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Dietary Supplements can be beneficial to your health — but taking supplements can also involve health risks. The U.S. Food and Drug Administration (FDA) does not have the authority to review dietary supplement products for safety and effectiveness before they are marketed.
You’ve heard about them, may have used them, and may have even recommended them to friends or family. While some dietary supplements are well understood and established, others need further study. Read on for important information for you and your family about dietary supplements.
Before making decisions about whether to take a supplement, talk to your healthcare provider. They can help you achieve a balance between the foods and nutrients you personally need.
What are dietary supplements?
Dietary supplements include such ingredients as vitamins, minerals, herbs, amino acids, and enzymes. Dietary supplements are marketed in forms such as tablets, capsules, softgels, gelcaps, powders, and liquids.
What are the benefits of dietary supplements?
Some supplements can help assure that you get enough of the vital substances the body needs to function; others may help reduce the risk of disease. But supplements should not replace complete meals which are necessary for a healthful diet – so, be sure you eat a variety of foods as well.
Unlike drugs, supplements are not intended to treat, diagnose, prevent, or cure diseases. That means supplements should not make claims, such as “reduces pain” or “treats heart disease.” Claims like these can only legitimately be made for drugs, not dietary supplements.
Are there any risks in taking supplements?
Yes. Many supplements contain active ingredients that have strong biological effects in the body. This could make them unsafe in some situations and hurt or complicate your health. For example, the following actions could lead to harmful – even life-threatening – consequences.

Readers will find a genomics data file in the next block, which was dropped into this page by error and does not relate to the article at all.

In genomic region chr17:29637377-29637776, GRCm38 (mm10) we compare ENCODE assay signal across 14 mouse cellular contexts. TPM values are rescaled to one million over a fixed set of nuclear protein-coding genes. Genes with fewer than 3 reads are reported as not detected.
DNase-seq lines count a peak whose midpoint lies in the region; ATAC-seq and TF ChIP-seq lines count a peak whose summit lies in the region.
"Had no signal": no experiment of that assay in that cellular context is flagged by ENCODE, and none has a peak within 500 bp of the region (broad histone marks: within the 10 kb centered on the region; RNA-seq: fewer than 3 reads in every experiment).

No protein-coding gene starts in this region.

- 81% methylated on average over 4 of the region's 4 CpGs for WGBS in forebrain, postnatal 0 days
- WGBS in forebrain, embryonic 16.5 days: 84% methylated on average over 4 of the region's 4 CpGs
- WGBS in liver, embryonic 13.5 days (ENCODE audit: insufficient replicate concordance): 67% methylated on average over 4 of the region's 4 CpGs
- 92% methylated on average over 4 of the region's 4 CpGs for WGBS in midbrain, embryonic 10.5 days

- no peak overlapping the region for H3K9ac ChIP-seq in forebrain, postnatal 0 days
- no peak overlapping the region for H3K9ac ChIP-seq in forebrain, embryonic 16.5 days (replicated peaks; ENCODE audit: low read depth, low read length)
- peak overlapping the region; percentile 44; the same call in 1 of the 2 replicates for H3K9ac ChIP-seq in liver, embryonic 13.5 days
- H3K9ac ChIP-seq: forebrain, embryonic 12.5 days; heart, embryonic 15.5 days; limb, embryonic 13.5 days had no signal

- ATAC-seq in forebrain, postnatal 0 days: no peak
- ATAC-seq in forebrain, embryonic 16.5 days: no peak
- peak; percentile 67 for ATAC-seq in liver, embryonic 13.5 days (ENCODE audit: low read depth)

- Combining supplements
- Using supplements with medicines (whether prescription or over-the-counter)
- Substituting supplements for prescription medicines
- Taking too much of some supplements, such as vitamin A, vitamin D, or iron
Some supplements can also have unwanted effects before, during, and after surgery. So, be sure to inform your healthcare provider, including your pharmacist about any supplements you are taking.
Some Common Dietary Supplements
- Fish Oil
- Glucosamine and/or
- Chondroitin Sulphate
- Vitamin D
- St. John’s Wort
- Saw Palmetto
- Green Tea
Note: These examples do not represent either an endorsement or approval by FDA.
Who is responsible for the safety of dietary supplements?
FDA is not authorized to review dietary supplement products for safety and effectiveness before they are marketed.
The manufacturers and distributors of dietary supplements are responsible for making sure their products are safe BEFORE they go to market.
If the dietary supplement contains a NEW ingredient, manufacturers must notify FDA about that ingredient prior to marketing. However, the notification will only be reviewed by FDA (not approved) and only for safety, not effectiveness.
Manufacturers are required to produce dietary supplements in a quality manner and ensure that they do not contain contaminants or impurities, and are accurately labeled according to current Good Manufacturing Practice (cGMP) and labeling regulations.
If a serious problem associated with a dietary supplement occurs, manufacturers must report it to FDA as an adverse event. FDA can take dietary supplements off the market if they are found to be unsafe or if the claims on the products are false and misleading.
How can I find out more about the dietary supplement I’m taking?
Dietary supplement labels must include name and location information for the manufacturer or distributor.
If you want to know more about the product that you are taking, check with the manufacturer or distributor about:
- Information to support the claims of the product
- Information on the safety and effectiveness of the ingredients in the product.
How can I be a smart supplement shopper?
Be a savvy supplement user. Here’s how:
- When searching for supplements on the internet, use noncommercial sites (e.g. NIH, FDA, USDA) rather than doing blind searches.
- Watch out for false statements like “works better than [a prescription drug],” “totally safe,” or has “no side effects.”
- Be aware that the term natural doesn’t always means safe.
- Ask your healthcare provider for help in distinguishing between reliable and questionable information.
- Always remember – safety first!
Report Problems to FDA
Notify FDA if the use of a dietary supplement caused you or a family member to have a serious reaction or illness (even if you are not certain that the product was the cause or you did not visit a doctor or clinic).
Follow these steps:
- Stop using the product.
- Contact your healthcare provider to find out how to take care of the problem.
- Report problems to FDA in either of these ways: